Plucky, beautiful and declining in numbers at about a 2% annual rate, the rufous hummingbird makes its long annual migration in different timing and route patterns based the birds’ age and sex, new research by Oregon State University shows.
The findings, published in the journal Avian Conservation & Ecology, are important because the more that is known about how rufous hummingbirds migrate, the more that can be done to ensure birds of different ages and sexes have the resources they need each year on their journey up and down the western part of North America.
“Different age-sex categories of rufous hummingbirds use alternative routes and differ in migration cycles and distributions,” said the study’s corresponding author, Jose?e Rousseau, a Ph.D. candidate in the OSU College of Forestry. “Our results seem to indicate that the age-sex categories could be affected in different ways by things like habitat loss and climate during migration. If we keep that in mind, we can make conservation efforts that help these amazingly feisty little creatures — and I describe them that way with the utmost respect — have the resources they need during their migration across the landscape.”
With a reputation as one of the continent’s most determined and assertive birds, the rufous hummingbird, scientifically known as Selasphorus rufus, weighs less than a nickel and tops out at about 3 inches long. Based on its body length, its migratory journey is one of the world’s longest — the hummingbirds that travel the full extent of the range, from Alaska to Mexico, migrate almost 80 million body lengths, or 3,900 miles.
By comparison, an arctic tern covers about 51 million body lengths on the 13-inch bird’s one-way flight of 11,000 miles.
Rufous hummingbirds live in open woodlands, nest in trees and eat nectar. A common visitor to bird feeders, the extremely territorial rufous hummingbird will chase away much larger species of hummingbirds, and they’ll even drive squirrels away from their nesting areas.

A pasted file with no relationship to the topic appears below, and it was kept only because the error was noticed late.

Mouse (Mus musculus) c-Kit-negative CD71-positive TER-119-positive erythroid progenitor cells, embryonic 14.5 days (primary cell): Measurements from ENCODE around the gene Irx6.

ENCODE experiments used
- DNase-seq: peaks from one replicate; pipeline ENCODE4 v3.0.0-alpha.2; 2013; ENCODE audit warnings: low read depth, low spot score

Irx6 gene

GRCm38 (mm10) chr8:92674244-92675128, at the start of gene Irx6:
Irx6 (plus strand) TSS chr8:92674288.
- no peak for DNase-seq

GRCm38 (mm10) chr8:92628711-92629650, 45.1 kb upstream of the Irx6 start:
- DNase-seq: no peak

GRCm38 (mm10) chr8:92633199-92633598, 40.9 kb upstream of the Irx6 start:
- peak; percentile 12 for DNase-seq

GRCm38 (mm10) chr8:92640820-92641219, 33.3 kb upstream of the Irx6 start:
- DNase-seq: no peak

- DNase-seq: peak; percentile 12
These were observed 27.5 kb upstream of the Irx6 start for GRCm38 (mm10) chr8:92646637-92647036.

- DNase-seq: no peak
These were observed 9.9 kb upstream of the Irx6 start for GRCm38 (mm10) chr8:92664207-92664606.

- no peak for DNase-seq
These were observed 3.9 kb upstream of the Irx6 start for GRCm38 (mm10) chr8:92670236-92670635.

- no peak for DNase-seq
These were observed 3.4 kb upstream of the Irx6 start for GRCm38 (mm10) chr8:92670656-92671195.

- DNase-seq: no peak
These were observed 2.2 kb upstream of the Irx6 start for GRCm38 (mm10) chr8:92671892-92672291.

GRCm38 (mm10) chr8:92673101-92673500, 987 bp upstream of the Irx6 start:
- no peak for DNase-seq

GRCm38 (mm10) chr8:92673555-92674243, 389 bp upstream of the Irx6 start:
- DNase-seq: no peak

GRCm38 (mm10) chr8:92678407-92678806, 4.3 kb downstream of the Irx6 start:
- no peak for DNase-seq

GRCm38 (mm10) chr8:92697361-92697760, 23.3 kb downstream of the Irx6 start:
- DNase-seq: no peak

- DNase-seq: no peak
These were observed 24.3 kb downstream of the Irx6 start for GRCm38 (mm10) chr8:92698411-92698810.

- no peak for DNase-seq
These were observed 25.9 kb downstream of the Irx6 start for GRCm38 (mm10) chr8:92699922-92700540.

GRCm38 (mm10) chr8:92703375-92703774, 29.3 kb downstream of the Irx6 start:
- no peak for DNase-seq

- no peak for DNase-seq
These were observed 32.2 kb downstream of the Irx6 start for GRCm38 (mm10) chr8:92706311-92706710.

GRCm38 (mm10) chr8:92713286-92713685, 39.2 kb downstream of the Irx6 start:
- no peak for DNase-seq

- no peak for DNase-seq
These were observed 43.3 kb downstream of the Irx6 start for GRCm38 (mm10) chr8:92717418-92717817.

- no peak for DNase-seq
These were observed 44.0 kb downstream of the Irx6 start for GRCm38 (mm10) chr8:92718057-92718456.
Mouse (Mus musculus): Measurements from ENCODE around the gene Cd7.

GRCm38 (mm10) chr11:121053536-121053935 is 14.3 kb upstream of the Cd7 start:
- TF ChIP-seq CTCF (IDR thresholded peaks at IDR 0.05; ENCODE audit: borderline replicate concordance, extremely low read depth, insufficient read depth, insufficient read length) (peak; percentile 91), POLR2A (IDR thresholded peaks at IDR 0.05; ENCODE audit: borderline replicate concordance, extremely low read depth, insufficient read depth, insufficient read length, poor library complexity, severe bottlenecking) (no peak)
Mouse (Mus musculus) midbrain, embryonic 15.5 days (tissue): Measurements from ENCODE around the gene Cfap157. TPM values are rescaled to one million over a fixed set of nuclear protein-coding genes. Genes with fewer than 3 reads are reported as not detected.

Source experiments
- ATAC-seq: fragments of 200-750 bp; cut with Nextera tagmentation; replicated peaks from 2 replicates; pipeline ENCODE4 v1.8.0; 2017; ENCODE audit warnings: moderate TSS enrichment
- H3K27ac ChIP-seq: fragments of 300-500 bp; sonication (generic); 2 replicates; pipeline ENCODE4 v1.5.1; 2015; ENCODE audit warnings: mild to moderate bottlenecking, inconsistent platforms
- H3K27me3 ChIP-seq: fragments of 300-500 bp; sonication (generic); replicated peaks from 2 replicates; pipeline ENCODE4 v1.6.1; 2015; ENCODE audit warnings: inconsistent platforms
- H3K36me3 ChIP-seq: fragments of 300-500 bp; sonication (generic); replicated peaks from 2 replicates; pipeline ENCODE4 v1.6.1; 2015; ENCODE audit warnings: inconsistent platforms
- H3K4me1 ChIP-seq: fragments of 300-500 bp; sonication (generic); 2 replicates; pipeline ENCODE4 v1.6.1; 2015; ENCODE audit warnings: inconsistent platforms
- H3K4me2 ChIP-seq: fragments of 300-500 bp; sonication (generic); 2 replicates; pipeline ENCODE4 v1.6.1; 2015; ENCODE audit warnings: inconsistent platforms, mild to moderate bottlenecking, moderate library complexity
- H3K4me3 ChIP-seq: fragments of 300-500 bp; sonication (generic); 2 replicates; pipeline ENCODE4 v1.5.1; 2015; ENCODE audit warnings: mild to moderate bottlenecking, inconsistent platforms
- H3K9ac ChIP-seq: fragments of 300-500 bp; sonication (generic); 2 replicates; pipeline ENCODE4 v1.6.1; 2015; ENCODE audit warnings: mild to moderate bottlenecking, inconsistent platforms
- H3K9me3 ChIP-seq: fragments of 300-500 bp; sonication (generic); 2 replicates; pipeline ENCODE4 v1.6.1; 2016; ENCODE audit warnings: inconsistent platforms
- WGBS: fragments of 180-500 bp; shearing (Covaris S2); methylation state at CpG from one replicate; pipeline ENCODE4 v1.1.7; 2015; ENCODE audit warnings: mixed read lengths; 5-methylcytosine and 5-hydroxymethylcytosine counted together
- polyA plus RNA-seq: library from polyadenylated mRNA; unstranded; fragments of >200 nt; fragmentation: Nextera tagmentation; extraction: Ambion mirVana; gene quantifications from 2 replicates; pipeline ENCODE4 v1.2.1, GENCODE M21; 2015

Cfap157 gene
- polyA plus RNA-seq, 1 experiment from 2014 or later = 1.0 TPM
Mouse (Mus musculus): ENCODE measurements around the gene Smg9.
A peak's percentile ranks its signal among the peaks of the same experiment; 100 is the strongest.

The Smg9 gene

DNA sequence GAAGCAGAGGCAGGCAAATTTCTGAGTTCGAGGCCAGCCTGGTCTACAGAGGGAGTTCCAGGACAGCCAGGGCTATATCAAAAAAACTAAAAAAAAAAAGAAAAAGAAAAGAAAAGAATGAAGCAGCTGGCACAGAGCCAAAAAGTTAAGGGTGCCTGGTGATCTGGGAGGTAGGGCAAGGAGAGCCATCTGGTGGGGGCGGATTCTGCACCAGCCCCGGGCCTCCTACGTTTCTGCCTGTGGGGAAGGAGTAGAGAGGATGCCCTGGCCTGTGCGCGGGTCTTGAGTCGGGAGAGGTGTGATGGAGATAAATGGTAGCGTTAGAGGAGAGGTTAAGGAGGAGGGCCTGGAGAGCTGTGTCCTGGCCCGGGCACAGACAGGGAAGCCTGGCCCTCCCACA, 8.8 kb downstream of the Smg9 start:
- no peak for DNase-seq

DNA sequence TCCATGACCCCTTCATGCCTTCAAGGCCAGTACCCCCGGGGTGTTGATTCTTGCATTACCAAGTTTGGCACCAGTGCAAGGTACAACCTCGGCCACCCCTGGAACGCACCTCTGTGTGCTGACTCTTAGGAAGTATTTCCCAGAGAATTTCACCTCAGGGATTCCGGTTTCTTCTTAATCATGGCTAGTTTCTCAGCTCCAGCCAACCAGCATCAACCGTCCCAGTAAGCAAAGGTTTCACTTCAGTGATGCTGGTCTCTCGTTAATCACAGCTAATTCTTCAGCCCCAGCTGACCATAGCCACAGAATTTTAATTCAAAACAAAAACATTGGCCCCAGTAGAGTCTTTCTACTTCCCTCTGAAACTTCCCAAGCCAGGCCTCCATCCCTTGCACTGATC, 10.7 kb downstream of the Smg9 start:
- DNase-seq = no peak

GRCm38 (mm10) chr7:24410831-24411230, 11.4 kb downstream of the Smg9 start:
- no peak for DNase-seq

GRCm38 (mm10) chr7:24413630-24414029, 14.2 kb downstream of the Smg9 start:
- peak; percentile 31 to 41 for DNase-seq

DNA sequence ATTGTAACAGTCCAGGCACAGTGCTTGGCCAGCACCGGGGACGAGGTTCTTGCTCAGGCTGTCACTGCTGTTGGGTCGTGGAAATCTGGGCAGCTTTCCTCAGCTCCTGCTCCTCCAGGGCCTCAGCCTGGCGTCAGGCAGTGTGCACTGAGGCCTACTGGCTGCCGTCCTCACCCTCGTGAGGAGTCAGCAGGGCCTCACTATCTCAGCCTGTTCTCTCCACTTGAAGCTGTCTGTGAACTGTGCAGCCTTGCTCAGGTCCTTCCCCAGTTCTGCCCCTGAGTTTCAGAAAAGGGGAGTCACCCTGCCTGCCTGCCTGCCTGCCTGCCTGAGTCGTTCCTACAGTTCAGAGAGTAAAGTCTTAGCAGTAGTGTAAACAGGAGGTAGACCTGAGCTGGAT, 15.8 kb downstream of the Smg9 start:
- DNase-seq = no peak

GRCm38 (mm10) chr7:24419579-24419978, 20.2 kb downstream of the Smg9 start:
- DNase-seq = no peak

Equipped with excellent memories, rufous hummingbirds will visit the same feeders over multiple years, even looking for food at former locations of feeders that have been moved.
The study by scientists in the Oregon State University College of Forestry and at the Klamath Bird Observatory in Ashland looked at 15 years’ worth of fall migration banding data involving nearly 30,000 hummingbird captures at more than 450 locations.
The research showed that adult females tended to have a southbound migration route that was parallel to and between those of young and adult males, Rousseau said.
“Also, a greater number of young birds migrated south through California in comparison to adult females and adult males,” she said. “Our results suggest that the migration of each age-sex category is separated by about two weeks, with adult males migrating first, followed by adult females, and then the young of both sexes. Interestingly, though, migration speed was not statistically different among the categories.”
The adult males were captured within a smaller geographic distribution during any given week of migration compared with adult females and young birds, she added.
Collaborating with Rousseau on the study were Matt Betts of the OSU College of Forestry and John Alexander of the Klamath Bird Observatory.
The Natural Sciences and Engineering Research Council, the National Science Foundation, the Western Hummingbird Partnership, the U.S. Forest Service and the OSU Richardson Family Graduate Fellowship supported the research.